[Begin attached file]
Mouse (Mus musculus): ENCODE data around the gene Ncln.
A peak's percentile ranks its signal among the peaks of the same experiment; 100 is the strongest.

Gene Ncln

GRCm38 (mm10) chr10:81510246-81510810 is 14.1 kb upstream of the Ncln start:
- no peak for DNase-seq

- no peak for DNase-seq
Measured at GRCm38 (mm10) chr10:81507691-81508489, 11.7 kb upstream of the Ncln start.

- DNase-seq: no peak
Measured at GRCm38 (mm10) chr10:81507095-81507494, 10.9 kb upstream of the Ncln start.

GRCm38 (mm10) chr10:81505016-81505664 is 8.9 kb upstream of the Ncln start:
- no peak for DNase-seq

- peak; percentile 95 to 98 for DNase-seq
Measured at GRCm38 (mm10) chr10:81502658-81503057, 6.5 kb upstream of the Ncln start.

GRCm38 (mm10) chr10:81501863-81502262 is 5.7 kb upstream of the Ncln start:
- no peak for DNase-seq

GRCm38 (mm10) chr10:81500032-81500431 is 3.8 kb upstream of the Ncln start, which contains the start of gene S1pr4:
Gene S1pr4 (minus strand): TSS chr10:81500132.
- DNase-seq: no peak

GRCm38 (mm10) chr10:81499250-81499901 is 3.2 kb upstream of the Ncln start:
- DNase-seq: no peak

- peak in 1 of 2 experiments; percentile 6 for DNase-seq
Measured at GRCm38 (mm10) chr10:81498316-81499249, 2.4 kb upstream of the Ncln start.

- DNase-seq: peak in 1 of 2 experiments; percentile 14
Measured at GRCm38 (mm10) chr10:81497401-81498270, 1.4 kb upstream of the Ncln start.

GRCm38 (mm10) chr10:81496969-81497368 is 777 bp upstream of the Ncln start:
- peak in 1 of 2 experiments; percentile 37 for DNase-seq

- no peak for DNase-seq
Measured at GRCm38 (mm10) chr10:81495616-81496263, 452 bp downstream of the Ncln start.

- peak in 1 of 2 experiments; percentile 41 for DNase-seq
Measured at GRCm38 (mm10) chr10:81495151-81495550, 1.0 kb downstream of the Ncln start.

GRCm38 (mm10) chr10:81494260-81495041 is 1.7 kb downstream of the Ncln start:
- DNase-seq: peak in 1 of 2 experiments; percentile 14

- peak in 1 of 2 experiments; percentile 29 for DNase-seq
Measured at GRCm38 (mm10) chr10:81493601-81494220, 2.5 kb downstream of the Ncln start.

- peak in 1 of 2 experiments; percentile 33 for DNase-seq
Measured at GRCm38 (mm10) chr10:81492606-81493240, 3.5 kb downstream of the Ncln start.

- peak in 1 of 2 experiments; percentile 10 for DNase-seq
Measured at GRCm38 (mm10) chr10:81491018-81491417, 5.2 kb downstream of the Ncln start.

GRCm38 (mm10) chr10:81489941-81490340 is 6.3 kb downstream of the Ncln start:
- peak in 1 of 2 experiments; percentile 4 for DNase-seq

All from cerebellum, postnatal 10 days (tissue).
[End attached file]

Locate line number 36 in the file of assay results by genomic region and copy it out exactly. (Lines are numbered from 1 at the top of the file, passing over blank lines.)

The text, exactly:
Measured at GRCm38 (mm10) chr10:81492606-81493240, 3.5 kb downstream of the Ncln start.